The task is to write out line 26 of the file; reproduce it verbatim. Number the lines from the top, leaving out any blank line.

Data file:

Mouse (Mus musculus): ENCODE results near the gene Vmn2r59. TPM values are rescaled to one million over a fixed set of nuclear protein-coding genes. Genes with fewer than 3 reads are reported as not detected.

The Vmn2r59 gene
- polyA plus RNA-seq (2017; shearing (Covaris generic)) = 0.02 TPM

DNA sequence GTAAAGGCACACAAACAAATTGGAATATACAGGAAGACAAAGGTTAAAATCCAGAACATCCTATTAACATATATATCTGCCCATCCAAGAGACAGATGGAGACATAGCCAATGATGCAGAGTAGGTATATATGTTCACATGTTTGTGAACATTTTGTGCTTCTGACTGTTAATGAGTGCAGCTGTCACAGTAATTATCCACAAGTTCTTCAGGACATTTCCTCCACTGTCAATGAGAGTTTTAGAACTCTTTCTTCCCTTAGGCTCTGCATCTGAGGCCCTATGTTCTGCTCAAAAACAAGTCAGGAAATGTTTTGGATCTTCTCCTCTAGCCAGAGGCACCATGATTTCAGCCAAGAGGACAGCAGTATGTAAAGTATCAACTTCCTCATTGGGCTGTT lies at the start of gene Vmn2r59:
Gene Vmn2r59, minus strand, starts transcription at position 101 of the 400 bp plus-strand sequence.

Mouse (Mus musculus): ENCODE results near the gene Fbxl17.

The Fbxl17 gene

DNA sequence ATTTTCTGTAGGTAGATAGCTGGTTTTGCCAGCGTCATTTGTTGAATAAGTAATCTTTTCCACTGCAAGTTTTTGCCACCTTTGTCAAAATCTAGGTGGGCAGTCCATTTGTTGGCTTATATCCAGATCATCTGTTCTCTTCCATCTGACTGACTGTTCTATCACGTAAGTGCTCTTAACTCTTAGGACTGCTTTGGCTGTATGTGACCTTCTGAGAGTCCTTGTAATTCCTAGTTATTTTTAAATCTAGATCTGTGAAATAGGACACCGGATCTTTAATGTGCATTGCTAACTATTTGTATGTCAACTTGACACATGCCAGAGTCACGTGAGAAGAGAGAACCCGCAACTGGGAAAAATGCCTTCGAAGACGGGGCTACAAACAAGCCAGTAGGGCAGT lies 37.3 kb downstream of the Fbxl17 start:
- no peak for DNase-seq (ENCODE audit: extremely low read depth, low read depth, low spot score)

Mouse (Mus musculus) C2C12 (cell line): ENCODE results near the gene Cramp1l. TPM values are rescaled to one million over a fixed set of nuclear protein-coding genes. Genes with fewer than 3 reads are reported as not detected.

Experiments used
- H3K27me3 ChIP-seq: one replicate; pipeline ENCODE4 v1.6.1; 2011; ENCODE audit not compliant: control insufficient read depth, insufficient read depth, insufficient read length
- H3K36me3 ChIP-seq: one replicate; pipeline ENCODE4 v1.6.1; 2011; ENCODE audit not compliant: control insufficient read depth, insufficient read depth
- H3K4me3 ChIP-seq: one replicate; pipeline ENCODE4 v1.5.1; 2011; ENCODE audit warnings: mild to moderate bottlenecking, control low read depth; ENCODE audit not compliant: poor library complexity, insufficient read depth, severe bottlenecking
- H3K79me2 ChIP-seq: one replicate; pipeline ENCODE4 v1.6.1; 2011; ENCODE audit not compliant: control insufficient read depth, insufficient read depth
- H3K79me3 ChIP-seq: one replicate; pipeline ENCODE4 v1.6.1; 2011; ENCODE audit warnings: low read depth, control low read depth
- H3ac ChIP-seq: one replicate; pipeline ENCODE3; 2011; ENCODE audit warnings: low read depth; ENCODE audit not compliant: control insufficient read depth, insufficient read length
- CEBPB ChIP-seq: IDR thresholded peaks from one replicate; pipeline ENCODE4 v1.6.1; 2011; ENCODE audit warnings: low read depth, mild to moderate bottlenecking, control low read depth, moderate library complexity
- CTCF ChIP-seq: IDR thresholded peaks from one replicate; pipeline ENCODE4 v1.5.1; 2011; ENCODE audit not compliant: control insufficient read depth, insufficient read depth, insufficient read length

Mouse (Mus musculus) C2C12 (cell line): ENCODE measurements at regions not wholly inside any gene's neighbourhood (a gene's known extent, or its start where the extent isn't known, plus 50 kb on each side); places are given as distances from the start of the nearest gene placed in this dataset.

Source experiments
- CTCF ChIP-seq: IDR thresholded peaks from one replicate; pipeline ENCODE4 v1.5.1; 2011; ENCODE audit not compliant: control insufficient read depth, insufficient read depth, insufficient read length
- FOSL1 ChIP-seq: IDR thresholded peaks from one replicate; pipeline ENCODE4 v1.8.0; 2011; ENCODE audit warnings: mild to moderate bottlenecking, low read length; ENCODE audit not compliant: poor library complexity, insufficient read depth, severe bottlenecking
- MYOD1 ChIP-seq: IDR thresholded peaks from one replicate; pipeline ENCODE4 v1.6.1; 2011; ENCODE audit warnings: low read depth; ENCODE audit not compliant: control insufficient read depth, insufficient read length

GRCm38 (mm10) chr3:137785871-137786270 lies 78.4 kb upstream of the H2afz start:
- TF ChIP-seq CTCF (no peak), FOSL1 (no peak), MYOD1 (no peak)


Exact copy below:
- TF ChIP-seq CTCF (no peak), FOSL1 (no peak), MYOD1 (no peak)